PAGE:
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Epidemiology of Parkinson’s Disease

Srđana Telarović orcid id ; School of Medicine, University of Zagreb, Zagreb, Croatia; Department of Neurology, University Hospital Center Zagreb, Zagreb, Croatia

Puni tekst: engleski pdf 204 Kb

str. 147-148

preuzimanja: 218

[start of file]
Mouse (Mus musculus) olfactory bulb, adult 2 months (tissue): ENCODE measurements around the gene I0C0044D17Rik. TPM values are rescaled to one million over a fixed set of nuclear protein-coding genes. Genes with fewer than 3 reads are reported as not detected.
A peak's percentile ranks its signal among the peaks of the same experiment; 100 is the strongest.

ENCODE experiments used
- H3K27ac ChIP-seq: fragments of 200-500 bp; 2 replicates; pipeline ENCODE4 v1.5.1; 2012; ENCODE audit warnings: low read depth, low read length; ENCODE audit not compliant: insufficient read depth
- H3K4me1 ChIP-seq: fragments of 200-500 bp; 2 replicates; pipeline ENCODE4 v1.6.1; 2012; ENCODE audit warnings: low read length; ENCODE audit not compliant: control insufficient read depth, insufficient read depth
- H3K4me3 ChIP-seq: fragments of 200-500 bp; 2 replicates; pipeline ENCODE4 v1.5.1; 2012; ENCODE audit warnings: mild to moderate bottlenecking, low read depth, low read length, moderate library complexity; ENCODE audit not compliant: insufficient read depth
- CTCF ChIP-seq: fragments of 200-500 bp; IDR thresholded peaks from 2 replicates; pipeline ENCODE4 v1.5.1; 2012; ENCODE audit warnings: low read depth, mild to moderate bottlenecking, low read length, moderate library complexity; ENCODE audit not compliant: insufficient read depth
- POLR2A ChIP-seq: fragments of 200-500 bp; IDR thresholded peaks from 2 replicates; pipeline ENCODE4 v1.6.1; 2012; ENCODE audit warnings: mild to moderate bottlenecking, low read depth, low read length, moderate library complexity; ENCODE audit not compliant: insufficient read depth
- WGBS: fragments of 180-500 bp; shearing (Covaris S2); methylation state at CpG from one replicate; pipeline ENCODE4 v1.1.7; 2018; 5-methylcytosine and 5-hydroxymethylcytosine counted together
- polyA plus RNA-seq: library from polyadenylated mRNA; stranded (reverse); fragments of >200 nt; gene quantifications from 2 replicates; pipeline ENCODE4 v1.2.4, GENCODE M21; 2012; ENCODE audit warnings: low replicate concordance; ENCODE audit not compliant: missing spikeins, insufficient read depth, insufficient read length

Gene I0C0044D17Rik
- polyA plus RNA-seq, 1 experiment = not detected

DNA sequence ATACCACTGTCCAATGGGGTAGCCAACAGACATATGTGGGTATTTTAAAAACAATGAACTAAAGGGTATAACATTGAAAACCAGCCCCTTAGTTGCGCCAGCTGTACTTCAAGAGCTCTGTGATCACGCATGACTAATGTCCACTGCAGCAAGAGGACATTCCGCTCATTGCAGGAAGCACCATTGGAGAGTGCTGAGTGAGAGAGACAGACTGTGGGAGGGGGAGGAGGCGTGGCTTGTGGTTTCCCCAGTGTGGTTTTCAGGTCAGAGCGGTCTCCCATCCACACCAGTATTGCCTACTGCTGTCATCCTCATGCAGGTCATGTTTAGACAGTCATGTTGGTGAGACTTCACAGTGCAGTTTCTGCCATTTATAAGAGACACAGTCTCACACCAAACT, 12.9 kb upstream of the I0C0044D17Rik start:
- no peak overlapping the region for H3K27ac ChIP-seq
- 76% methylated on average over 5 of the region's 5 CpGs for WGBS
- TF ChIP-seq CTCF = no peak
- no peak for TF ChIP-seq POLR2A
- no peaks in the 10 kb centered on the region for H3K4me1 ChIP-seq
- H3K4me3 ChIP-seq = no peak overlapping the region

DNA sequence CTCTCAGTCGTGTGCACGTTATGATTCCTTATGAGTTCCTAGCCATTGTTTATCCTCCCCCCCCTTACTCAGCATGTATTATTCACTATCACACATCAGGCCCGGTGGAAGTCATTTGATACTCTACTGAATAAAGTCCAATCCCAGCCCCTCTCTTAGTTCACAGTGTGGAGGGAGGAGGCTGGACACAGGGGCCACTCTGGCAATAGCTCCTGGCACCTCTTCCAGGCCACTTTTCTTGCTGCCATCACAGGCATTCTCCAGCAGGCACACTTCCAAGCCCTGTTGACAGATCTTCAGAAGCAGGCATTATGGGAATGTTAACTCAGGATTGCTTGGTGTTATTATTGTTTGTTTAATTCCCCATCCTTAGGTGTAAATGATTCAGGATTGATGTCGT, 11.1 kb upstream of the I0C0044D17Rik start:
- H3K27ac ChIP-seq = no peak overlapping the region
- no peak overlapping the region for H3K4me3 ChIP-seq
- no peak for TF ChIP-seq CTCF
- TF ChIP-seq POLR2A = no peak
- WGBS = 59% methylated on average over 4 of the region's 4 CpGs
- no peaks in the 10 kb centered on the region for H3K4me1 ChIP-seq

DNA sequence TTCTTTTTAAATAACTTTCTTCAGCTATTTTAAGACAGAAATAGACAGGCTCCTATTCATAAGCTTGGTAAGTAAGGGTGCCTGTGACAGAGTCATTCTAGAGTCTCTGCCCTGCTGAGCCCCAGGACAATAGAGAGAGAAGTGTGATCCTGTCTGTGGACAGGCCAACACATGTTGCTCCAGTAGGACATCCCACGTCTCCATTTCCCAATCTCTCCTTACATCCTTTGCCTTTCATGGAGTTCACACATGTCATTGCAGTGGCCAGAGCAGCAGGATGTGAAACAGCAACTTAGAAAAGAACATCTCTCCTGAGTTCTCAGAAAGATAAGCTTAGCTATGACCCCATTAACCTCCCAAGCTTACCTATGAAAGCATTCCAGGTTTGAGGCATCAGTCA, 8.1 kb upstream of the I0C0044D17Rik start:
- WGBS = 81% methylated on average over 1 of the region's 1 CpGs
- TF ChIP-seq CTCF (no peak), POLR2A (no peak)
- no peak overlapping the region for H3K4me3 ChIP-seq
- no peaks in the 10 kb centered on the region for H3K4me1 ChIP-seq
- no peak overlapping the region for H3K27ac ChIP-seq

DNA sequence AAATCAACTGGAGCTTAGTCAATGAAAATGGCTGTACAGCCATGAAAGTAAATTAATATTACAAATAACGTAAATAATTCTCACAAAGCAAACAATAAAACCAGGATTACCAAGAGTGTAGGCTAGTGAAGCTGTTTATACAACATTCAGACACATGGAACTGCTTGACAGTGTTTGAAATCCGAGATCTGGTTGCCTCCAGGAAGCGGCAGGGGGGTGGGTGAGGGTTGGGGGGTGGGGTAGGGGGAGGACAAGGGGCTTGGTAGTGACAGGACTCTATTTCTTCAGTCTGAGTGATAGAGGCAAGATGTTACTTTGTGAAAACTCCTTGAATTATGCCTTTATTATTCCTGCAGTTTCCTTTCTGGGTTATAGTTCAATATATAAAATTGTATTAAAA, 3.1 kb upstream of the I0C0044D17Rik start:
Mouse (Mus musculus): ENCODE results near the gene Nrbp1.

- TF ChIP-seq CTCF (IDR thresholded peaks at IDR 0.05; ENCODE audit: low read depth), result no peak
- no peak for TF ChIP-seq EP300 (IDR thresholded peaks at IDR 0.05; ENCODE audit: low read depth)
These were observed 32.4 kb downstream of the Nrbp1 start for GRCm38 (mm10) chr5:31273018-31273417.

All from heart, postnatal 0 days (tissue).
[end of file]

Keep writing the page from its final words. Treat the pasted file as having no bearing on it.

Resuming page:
Parkinson’s disease (PD) is one of the most common neurological diseases and second in frequency among neurodegenerative diseases, after the most common, Alzheimer’s disease (AD) [1]. Also, PD is the second most common extrapyramidal disease, after the most common movement disorder - essential tremor. The incidence and prevalence of PD increase proportionally with age [2]. The disease occurs as a dominantly hyperkinetic, hypokinetic or mixed type. PD is characterized by typical signs - tremor at rest that always occurs unilaterally at first, rigor and bradykinesia, and in a later stage postural instability. Epidemiological data on PD largely depend on the method systematization and tracking of encrypted data. Exact indicators rely on relevant sources from Health Statistical Yearbook of the Croatian Institute for Public Health (HZJZ) and European Statistical System (ESS) EUROSTAT (EU) [3]. The most comprehensive and up-to-date study on epidemiological indicators of PD is a study published in 2018 in The Lancet Neurology, study Global, regional, and national burden of Parkinson’s disease, 1990 - 2016: a systematic analysis for the Global Burden of Disease Study 2016 [4]. Thus, the prevalence of PD varies from 41 to 100 000 in the fifth decade of life, up to 1.900 patients per 100 000 inhabitants aged 80 and over, given that the incidence of the disease generally increases with age and so that all neurodegenerative disorders are associated with the so-called “aging”. Despite this, in about 4 % of patients PD is diagnosed under the age of 50. Recent indicators estimate that around six to seven million people suffer from PD in the world [4]. The distribution in all studies shows a more frequent occurrence in men, in whom PD occurs on average 1.5 times more often. The reason for this external distribution is not known, but given that the exact cause of PB is not known and that the disease is caused by the interaction of some kind of genetic predisposition and environmental factors, it is speculated about a possible greater environmental impact. This is supported by the fact that, for example, men are more often employed in environments with exposure to toxins [1,2,5]. According to the results of a large multicentre multi-year study, a rapid progressive increase in the number of PD patients after the age of 60 in both sexes was showed, with a “peak” of prevalence at the age of about 80 years and then an expected decline due to the shortening of further life expectancy [4]. A comparison of the number of deaths, DALYs (disability-adjusted life-years) between 1990 and 2016 shows an increase in the number of deaths by an average of 19.5 %, an increase in the prevalence of diseases by an average of 21.7 % and a change in DALYs by 22.1 % [4]. Also, global YLDs (years lived with dis- ability) and YLLs (years of life lost) show a significant increase with age, but with a greater representation in the female sex, which is justified by the fact that women live longer compared to men and therefore live longer with PD, i.e., with more years lived with disability and lost years of life [4]. Differences are also noticeable when comparing underdeveloped, medium-developed and developed countries, primarily due to differences in the standard and availability of treatment and medical care. The data for Croatia show an increase in the number of deaths from PD in the mentioned monitored period with an average of 7.9 %, increase an average of 7.9 % prevalence, and an average of 8.6 % DALYs [4]. It is known that dyskinesia occurs more often in women, see due to lower body mass and the effect of the drug dose on it. Conversely, dopamine dysregulation syndrome (DDS), a type of levodopa addiction, occurs more often in younger men. Epidemiological and statistical data show an increase in the incidence and prevalence of PD with age, and more frequent occurrence of the disease in males [5]. Accurate and relevant epidemiological and statistical data are a necessary prerequisite for good and realistic indicators, which indicates the extreme importance of decided diagnostic criteria for PD, good coding of the disease, regular updating of data, as well as internationally defined and uniform monitoring criteria for all disease indicators, which will guarantee credibility and consistency of all epidemiological and statistical indicators of PD and contribute to a better overall approach to patients with this disease. This contributes to a better understanding of the disease, which is key to better treatment of patients with PD and improvement of the overall quality of life not only for PD patients, but also for family members, caregivers and the community as a whole on a local and global level.

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